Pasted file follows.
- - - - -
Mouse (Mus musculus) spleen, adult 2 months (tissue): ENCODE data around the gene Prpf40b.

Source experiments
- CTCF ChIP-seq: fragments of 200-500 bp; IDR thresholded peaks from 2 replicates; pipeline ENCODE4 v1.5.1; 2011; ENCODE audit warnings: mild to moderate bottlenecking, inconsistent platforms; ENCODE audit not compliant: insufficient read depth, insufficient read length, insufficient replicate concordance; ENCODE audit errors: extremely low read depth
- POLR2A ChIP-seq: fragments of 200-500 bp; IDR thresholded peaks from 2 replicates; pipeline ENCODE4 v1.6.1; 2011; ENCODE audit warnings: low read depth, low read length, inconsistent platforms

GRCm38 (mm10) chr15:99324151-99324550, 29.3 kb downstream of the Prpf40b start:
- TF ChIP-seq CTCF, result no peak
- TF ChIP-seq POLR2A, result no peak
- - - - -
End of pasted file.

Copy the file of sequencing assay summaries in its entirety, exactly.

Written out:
Mouse (Mus musculus) spleen, adult 2 months (tissue): ENCODE data around the gene Prpf40b.

Source experiments
- CTCF ChIP-seq: fragments of 200-500 bp; IDR thresholded peaks from 2 replicates; pipeline ENCODE4 v1.5.1; 2011; ENCODE audit warnings: mild to moderate bottlenecking, inconsistent platforms; ENCODE audit not compliant: insufficient read depth, insufficient read length, insufficient replicate concordance; ENCODE audit errors: extremely low read depth
- POLR2A ChIP-seq: fragments of 200-500 bp; IDR thresholded peaks from 2 replicates; pipeline ENCODE4 v1.6.1; 2011; ENCODE audit warnings: low read depth, low read length, inconsistent platforms

GRCm38 (mm10) chr15:99324151-99324550, 29.3 kb downstream of the Prpf40b start:
- TF ChIP-seq CTCF, result no peak
- TF ChIP-seq POLR2A, result no peak